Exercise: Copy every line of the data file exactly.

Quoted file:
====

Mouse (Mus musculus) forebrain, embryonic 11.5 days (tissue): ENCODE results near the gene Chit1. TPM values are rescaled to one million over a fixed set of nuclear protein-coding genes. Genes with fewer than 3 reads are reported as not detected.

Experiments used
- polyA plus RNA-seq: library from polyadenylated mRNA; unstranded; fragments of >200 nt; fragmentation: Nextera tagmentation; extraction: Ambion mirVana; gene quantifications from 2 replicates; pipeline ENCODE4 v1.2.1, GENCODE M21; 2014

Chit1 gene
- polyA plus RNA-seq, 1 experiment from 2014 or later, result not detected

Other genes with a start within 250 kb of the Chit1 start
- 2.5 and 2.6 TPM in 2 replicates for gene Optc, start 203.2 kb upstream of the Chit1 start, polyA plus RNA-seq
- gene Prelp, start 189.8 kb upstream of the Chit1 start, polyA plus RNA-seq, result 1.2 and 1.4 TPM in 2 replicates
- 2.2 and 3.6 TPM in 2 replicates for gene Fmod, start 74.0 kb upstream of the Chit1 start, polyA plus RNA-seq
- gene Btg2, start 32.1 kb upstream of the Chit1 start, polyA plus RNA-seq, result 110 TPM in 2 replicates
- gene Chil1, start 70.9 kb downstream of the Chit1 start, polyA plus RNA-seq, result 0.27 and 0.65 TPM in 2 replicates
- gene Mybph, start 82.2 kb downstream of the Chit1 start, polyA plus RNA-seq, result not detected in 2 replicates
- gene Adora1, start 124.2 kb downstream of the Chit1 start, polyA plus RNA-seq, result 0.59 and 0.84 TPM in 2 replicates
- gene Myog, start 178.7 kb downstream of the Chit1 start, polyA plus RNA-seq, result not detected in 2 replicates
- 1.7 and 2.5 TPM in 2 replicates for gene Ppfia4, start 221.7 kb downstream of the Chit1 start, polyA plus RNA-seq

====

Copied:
Mouse (Mus musculus) forebrain, embryonic 11.5 days (tissue): ENCODE results near the gene Chit1. TPM values are rescaled to one million over a fixed set of nuclear protein-coding genes. Genes with fewer than 3 reads are reported as not detected.

Experiments used
- polyA plus RNA-seq: library from polyadenylated mRNA; unstranded; fragments of >200 nt; fragmentation: Nextera tagmentation; extraction: Ambion mirVana; gene quantifications from 2 replicates; pipeline ENCODE4 v1.2.1, GENCODE M21; 2014

Chit1 gene
- polyA plus RNA-seq, 1 experiment from 2014 or later, result not detected

Other genes with a start within 250 kb of the Chit1 start
- 2.5 and 2.6 TPM in 2 replicates for gene Optc, start 203.2 kb upstream of the Chit1 start, polyA plus RNA-seq
- gene Prelp, start 189.8 kb upstream of the Chit1 start, polyA plus RNA-seq, result 1.2 and 1.4 TPM in 2 replicates
- 2.2 and 3.6 TPM in 2 replicates for gene Fmod, start 74.0 kb upstream of the Chit1 start, polyA plus RNA-seq
- gene Btg2, start 32.1 kb upstream of the Chit1 start, polyA plus RNA-seq, result 110 TPM in 2 replicates
- gene Chil1, start 70.9 kb downstream of the Chit1 start, polyA plus RNA-seq, result 0.27 and 0.65 TPM in 2 replicates
- gene Mybph, start 82.2 kb downstream of the Chit1 start, polyA plus RNA-seq, result not detected in 2 replicates
- gene Adora1, start 124.2 kb downstream of the Chit1 start, polyA plus RNA-seq, result 0.59 and 0.84 TPM in 2 replicates
- gene Myog, start 178.7 kb downstream of the Chit1 start, polyA plus RNA-seq, result not detected in 2 replicates
- 1.7 and 2.5 TPM in 2 replicates for gene Ppfia4, start 221.7 kb downstream of the Chit1 start, polyA plus RNA-seq